Inclusive Practices Help All Students Thrive

LGBTQ youths in the pride parade

Adolescents are experiencing a mental health crisis.

Youth were struggling with their mental health before the COVID-19 pandemic. This is especially true for youth who identify as lesbian, gay, bisexual, transgender or questioning (LGBTQ).

Recent CDC data show that adolescents are experiencing widespread emotional distress, worsened by stressors experienced during the COVID-19 pandemic. The pandemic affected all students, but it did not affect all students equally. While poor mental health is common in youth, it is reported far more often by LGBTQ youth.

In 2021, 2 out of every 5 students felt emotional distress in the past year.
LGBQ students were 5 times more likely to attempt suicide during the pandemic.
All Adolescents Do Better in LGBTQ-Inclusive Schools.

Schools can help address the adolescent mental health crisis by implementing policies and practices that support LGBTQ youth. CDC research shows that inclusive practices benefit LGBTQ students and heterosexual students, with heterosexual students seeing greater benefit in some risk categories. The reverse is also true. Restrictive LGBTQ policies and practices negatively impact heterosexual students as well.

When schools implement LGBTQ-supportive policies and practices, all students experience:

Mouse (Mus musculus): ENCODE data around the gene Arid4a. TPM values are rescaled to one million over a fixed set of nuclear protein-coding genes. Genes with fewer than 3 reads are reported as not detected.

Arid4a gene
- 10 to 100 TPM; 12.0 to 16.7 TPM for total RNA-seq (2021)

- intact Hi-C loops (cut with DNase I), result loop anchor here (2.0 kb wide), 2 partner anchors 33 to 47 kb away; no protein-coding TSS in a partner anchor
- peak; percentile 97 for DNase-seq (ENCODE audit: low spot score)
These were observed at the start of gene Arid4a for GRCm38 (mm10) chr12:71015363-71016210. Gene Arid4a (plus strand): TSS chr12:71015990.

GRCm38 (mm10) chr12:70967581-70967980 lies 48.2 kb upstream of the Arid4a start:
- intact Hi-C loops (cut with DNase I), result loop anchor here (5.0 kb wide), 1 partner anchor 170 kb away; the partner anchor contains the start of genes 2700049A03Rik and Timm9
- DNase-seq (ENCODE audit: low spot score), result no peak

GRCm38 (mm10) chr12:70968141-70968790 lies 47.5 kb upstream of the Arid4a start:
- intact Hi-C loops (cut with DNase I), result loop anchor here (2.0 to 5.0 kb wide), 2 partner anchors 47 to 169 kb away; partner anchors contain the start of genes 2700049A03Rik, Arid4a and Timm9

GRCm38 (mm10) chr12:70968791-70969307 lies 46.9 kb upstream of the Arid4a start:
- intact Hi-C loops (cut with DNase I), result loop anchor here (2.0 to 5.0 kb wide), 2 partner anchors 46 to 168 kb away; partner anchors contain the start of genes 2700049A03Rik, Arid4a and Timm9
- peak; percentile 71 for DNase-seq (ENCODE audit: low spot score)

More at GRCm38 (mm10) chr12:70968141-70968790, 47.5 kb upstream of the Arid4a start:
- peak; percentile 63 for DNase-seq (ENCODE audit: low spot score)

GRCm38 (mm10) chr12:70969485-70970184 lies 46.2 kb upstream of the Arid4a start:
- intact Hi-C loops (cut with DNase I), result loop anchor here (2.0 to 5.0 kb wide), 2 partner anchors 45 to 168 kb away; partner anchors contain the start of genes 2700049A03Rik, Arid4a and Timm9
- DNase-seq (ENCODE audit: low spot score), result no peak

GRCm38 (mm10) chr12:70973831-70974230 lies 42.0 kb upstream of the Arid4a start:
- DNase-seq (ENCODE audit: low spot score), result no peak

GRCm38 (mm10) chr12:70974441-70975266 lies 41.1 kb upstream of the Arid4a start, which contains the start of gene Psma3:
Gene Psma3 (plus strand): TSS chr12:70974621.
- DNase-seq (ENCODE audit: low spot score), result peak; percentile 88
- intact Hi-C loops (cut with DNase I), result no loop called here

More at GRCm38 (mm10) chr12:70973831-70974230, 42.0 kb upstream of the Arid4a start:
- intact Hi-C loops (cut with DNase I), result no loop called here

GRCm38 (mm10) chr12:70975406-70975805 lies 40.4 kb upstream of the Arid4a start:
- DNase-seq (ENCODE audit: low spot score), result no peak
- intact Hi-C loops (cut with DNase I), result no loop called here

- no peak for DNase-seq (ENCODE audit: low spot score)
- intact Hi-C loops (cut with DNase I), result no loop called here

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    Less emotional distress
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    Less violence and harassment
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    Less suicidal thoughts and behaviors

The more policies and practices a school implements the better the student health outcomes.

A group of LGBTQ Youth

LGBTQ-supportive policies and practices positively affect a school’s environment, making a safer and more supportive space for ALL students. They include:

Strengthening Staff

Gender and Sexuality Alliances

Strengthening Staff

Professional development on inclusivity

Strengthening Staff

Identifying safe spaces

Implementing anti-harassment policies

Implementing anti-harassment policies

CDC’s School Practices that Work

CDC’s What Works In Schools program combines safe and supportive school environments with quality health education and referrals to health services to create a three-strategy, school-based approach to protecting and promoting adolescent health.

Schools that implement What Works In Schools see positive outcomes on the number of students experiencing violence, drug use, risky sex behaviors, and poor mental health.